Ronald Reagan, a former actor, corporate spokesperson, and California governor, won the presidency in 1980 with a potent mix of personal charisma and conservative politics. In his first inaugural address, Reagan famously declared that “government is not the solution to our problem; government is the problem.”
“Letter from Jerry Falwell on his opposition to homosexuality and asking for support in keeping his “Old-Time Gospel Hour” television program on the air. Falwell writes that the Old Time Gospel Hour “is one of the few major ministries in America crying out against militant homosexuals” (p. 1). The letter is printed on what appears to be lined yellow notepad paper.”
HIV/AIDS confronted Americans in the 1980s. The disease was first associated with gay men (it was initially called Gay-Related Immune Disease, or GRID) and AIDS sufferers fought for recognition of the disease’s magnitude, petitioned for research funds, and battled against popular stigma associated with the disease.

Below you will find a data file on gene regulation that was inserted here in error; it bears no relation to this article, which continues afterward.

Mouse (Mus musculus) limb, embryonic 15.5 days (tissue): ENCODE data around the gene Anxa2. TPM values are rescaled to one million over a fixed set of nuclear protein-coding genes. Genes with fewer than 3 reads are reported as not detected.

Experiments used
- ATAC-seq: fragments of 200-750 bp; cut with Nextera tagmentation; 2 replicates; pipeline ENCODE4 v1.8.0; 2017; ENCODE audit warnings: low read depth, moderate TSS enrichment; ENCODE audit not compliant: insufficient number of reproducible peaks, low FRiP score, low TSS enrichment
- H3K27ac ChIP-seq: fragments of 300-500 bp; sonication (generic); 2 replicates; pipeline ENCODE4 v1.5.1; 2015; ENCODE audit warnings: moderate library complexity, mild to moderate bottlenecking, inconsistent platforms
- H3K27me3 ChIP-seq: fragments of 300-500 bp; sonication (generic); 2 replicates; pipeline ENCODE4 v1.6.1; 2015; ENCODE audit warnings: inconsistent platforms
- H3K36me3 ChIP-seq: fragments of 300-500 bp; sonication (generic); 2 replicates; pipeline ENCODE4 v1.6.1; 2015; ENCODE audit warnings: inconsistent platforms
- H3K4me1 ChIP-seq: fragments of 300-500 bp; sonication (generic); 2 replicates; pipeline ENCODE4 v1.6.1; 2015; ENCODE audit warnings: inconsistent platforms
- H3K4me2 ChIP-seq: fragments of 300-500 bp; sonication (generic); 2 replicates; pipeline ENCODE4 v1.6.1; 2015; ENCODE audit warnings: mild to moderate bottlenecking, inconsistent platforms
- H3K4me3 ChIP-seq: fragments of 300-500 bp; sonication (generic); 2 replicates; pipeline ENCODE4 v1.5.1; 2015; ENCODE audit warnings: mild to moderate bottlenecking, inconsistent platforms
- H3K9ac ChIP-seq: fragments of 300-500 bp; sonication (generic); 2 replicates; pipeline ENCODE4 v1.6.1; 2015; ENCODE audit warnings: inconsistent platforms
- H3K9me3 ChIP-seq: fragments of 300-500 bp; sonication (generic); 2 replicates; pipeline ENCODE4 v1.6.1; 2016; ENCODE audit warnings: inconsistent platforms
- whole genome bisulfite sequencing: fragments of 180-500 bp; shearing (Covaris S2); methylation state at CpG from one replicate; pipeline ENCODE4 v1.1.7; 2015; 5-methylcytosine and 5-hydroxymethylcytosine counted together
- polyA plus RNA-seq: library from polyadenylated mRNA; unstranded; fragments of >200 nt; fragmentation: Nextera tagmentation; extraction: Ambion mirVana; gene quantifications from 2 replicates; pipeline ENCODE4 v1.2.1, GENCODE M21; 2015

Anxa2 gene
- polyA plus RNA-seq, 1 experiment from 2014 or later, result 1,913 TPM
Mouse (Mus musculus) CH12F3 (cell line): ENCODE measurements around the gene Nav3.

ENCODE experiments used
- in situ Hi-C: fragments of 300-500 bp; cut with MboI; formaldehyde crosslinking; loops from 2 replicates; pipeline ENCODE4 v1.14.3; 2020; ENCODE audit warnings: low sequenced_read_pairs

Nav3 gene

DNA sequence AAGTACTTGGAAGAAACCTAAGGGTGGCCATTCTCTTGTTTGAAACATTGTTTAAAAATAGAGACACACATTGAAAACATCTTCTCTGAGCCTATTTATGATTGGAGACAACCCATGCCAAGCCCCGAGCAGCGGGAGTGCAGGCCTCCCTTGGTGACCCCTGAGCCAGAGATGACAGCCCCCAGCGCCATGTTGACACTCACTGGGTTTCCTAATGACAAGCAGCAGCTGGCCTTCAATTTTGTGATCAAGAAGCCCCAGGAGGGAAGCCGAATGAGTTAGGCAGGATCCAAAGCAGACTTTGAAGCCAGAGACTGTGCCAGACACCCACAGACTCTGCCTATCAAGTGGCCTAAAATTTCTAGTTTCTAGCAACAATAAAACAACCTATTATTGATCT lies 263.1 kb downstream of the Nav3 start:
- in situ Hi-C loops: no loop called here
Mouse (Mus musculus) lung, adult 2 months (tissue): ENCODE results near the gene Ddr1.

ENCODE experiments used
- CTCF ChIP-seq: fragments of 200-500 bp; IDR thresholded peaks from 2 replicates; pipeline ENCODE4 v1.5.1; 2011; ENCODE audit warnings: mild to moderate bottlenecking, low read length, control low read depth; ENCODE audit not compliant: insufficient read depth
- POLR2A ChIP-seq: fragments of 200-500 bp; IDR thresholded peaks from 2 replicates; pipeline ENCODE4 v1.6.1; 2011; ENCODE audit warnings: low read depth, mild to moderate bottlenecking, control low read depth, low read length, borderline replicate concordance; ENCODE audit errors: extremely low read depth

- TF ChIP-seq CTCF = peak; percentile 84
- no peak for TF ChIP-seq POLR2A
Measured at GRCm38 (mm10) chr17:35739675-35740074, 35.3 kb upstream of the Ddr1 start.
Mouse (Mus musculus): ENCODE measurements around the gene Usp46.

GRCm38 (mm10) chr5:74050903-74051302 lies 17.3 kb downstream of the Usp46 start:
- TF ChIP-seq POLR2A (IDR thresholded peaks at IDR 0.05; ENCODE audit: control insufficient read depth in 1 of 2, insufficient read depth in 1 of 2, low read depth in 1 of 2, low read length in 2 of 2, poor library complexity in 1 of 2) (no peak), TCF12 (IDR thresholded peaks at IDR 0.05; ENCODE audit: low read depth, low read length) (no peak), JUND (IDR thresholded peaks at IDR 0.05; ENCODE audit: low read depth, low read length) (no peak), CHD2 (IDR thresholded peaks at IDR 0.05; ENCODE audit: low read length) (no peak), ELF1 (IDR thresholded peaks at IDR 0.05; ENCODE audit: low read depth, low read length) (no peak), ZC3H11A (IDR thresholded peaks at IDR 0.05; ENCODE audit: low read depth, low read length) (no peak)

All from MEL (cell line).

In 1985, the Senate held hearings on explicit music. The Parents Music Resource Center (1985), founded by the wives of prominent politicians in Washington D.C., publicly denounced lyrics, album covers, and music videos dealing with sex, violence, and drug use. The PRMC pressured music publishers and retailers and singled out artists such as Judas Priest, Prince, AC/DC, Madonna, and Black Sabbath, and Cyndi Lauper. The following is extracted from statements by Susan Baker, the wife of then-Treasury Secretary James Baker, and Tipper Gore, wife of Senator and later Vice President Al Gore, in support of warning labels on music packaging.
Pat Buchanan was a conservative journalist who worked in the Nixon and Reagan administrations before running for the Republican presidential nomination in 1992. Although he lost the nomination to George H.W. Bush, he was invited to speak at that year’s Republican National Convention, where he delivered a fiery address criticizing liberals and declaring a “culture war” at the heart of American life.
While Cold War fears still preyed upon Americans, satellite technology and advancements in telecommunications inspired hopes for an interconnected future. Here, an artist in 1981 depicts various satellites in orbit around the Earth.
President Ronald Reagan, a master of the “photo op,” appears here with a row of American flags at his back at a 1982 rally for Senator David Durenberger in Minneapolis, Minnesota.